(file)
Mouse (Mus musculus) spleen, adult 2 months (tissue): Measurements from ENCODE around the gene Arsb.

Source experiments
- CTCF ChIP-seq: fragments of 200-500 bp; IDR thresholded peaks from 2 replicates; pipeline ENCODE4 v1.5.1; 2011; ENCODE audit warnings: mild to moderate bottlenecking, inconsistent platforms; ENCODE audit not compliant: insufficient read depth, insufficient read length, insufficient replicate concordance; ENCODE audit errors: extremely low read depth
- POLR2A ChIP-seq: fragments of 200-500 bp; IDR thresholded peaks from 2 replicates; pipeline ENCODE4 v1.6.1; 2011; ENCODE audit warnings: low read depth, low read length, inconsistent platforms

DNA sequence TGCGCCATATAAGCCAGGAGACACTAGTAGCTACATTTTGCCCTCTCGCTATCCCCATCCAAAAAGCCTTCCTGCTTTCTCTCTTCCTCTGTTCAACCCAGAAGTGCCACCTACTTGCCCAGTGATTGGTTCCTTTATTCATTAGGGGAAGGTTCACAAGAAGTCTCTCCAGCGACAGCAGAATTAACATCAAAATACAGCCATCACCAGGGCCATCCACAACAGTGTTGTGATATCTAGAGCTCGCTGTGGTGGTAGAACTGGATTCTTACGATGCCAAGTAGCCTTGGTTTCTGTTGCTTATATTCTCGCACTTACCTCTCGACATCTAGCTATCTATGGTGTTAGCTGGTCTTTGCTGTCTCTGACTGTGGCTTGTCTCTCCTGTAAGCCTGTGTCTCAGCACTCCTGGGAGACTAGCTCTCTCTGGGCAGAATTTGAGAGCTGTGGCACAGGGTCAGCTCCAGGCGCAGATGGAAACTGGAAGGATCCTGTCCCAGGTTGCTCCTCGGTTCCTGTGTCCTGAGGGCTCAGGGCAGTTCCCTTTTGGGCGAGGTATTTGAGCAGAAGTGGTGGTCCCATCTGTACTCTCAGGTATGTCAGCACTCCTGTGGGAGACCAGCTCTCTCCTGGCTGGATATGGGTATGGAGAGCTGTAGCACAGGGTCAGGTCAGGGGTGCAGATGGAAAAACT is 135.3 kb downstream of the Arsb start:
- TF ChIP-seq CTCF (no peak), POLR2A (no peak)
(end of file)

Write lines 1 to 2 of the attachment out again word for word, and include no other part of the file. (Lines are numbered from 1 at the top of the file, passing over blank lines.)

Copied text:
Mouse (Mus musculus) spleen, adult 2 months (tissue): Measurements from ENCODE around the gene Arsb.

Source experiments